August 15th, 2012, 02:04 PM
Need to match last occurrence of one of two characters with regex
I need to match last occurrence of one of two characters with regular expression. In this instance it's either a semi-colon or the close of a comment. I'm using PHP if that matters.
Consider the string:
My goal is to match each CSS property regardless of whether it is commented-out or not. The trouble is, I'm not sure how to write a pattern that would match both normal properties ending with semi-colons and properties that have been commented-out.
/* background-image:url('http://www.example.com/image.jpg'); */
The pattern below isolates each property but picks up on the semi-colon only, not the close of a comment.
Any help is appreciated, thank you!
Last edited by robmarston; August 15th, 2012 at 02:05 PM.
August 15th, 2012, 03:27 PM
You want to capture the fact that the property was commented too?
Also, let me provide a larger example text:
(unless you know something about the CSS that we don't)
/* disable these: let the normal white background happen
background-image: url('http://www.example.com/image.jpg'); */
font-family: Helvetica, serif;
Last edited by requinix; August 15th, 2012 at 03:31 PM.
August 15th, 2012, 06:26 PM
See if this will work for you:
August 16th, 2012, 03:18 AM
I'm not sure if this task really makes sense. Comments by definition don't require any specific structure, so you can easily run into trouble when trying to pull out rules.
What if the comment is complete "garbage" and only by accident contains a rule-like syntax?
Apart from that, processing data formats should always be done with an actual parser. A 5 second search has got me this one:
Regular expressions are only the last resort for this kind of problem.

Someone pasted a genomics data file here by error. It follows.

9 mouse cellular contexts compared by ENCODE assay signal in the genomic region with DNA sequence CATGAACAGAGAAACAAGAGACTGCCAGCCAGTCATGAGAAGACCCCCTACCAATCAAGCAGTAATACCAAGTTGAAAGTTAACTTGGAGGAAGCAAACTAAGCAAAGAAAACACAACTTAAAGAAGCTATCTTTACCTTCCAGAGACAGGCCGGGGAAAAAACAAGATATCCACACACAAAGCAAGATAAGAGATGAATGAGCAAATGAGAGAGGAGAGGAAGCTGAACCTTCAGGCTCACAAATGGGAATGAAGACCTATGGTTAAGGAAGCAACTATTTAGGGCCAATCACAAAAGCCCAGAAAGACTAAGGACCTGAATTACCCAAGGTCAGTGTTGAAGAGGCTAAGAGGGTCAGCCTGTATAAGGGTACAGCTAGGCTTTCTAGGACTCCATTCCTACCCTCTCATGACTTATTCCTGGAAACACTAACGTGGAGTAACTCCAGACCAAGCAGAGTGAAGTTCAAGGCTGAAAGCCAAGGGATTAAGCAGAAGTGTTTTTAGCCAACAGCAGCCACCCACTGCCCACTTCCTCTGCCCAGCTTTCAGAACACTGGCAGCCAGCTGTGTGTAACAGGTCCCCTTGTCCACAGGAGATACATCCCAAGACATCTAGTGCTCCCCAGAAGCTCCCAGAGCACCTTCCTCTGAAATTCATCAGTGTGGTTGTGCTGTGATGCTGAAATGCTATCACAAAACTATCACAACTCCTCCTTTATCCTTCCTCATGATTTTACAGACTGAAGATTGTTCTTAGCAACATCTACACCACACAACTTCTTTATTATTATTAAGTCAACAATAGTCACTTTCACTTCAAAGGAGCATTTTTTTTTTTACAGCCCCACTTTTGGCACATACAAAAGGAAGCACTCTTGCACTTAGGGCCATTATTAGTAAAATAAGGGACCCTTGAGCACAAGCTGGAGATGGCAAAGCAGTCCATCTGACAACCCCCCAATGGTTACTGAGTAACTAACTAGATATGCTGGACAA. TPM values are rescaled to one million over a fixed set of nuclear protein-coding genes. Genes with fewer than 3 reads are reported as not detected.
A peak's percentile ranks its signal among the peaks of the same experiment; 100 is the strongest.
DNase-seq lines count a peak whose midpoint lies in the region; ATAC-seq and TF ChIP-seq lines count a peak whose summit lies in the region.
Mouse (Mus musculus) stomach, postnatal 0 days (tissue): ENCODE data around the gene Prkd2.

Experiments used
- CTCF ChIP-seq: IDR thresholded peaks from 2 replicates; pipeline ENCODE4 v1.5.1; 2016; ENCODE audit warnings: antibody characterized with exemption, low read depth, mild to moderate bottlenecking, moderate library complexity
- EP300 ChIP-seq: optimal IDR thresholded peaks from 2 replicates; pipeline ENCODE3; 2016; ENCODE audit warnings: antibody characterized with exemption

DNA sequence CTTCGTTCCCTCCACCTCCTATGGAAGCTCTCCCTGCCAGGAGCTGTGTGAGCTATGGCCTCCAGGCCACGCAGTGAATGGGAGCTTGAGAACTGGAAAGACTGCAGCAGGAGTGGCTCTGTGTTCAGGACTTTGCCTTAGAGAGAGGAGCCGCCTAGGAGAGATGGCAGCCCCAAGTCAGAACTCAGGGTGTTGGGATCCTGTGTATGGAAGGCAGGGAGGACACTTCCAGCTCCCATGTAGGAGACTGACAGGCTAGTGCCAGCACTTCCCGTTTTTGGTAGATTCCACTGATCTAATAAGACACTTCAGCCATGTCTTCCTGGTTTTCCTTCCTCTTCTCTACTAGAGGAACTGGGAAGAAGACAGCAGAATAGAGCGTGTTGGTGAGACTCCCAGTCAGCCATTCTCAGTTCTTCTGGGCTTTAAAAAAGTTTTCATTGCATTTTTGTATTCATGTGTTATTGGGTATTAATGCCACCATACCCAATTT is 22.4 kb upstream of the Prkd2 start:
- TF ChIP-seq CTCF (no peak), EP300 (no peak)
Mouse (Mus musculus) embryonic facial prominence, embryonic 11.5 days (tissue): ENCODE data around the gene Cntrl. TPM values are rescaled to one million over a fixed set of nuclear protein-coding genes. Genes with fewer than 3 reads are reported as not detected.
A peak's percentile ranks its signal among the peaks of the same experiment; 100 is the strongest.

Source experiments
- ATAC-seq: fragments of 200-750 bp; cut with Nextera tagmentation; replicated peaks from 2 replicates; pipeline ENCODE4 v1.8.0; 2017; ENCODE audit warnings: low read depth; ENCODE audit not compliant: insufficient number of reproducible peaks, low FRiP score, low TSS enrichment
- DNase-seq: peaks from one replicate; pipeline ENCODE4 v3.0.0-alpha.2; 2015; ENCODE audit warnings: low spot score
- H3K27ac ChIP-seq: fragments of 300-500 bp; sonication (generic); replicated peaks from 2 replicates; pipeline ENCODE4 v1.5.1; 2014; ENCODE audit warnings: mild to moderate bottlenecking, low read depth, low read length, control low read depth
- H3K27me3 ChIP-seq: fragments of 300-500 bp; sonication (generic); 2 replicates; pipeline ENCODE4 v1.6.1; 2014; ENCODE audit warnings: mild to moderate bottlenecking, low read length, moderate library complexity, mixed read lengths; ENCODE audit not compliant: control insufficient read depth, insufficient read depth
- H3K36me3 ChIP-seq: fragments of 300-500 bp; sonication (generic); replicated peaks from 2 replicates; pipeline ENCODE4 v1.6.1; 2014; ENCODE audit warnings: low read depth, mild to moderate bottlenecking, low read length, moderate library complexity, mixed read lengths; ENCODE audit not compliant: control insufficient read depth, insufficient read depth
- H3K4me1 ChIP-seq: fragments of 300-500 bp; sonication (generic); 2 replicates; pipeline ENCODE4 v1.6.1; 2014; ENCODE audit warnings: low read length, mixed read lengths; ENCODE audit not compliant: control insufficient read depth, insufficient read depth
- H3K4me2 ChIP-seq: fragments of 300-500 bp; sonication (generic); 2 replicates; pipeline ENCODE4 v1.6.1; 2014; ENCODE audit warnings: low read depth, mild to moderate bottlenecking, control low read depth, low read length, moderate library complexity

August 16th, 2012, 12:59 PM
@requinix I want to capture all the CSS properties as matches whether they are commented out by the user who wrote the CSS or not.
@spacebar208 I'll give it a shot, thank you.
@Jacques1 You're right, it's very possible the user could input a garbage comment but for my project it doesn't matter -- it'd only hurt them in the long run. I'm not evaluating, storing, or running any other processes on the string so I don't really care if their formatting is incorrect. If you drill down into the parser library you recommended they're using Regex as well. It's a bit of overkill considering my script is only a few lines but I'm sure it's the perfect solution for more complex tasks -- thanks for looking into it for me.
August 16th, 2012, 05:15 PM
The thing is that a parser allows you to concentrate on the actual problem instead of fumbling with syntax details.
Originally Posted by robmarston
If you'd downloaded the library, you probably were finished in 10 minutes or so. But now you're still struggling with different regexes which all only halfway work.
I must say that I used to think just like you and always tried to avoid the overhead of a library. But now I think it's more important to choose the right tool.
Regexes are somewhat overused, because they seem to be the solution to almost any problem. But in fact they hardly make sense for anything else but searching or checking simple patterns (like a date or something).